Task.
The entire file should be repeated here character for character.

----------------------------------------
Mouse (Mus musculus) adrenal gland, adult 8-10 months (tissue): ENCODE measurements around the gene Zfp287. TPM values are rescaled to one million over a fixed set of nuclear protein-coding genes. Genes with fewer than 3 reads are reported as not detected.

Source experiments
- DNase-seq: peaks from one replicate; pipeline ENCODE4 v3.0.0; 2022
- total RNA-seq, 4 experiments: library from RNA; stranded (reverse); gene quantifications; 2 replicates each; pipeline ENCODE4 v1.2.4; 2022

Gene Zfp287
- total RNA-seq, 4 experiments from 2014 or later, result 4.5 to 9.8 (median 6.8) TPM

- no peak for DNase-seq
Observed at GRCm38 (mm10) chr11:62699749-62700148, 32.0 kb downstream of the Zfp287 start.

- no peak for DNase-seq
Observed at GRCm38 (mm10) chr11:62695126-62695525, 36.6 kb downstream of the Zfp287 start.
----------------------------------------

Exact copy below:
Mouse (Mus musculus) adrenal gland, adult 8-10 months (tissue): ENCODE measurements around the gene Zfp287. TPM values are rescaled to one million over a fixed set of nuclear protein-coding genes. Genes with fewer than 3 reads are reported as not detected.

Source experiments
- DNase-seq: peaks from one replicate; pipeline ENCODE4 v3.0.0; 2022
- total RNA-seq, 4 experiments: library from RNA; stranded (reverse); gene quantifications; 2 replicates each; pipeline ENCODE4 v1.2.4; 2022

Gene Zfp287
- total RNA-seq, 4 experiments from 2014 or later, result 4.5 to 9.8 (median 6.8) TPM

- no peak for DNase-seq
Observed at GRCm38 (mm10) chr11:62699749-62700148, 32.0 kb downstream of the Zfp287 start.

- no peak for DNase-seq
Observed at GRCm38 (mm10) chr11:62695126-62695525, 36.6 kb downstream of the Zfp287 start.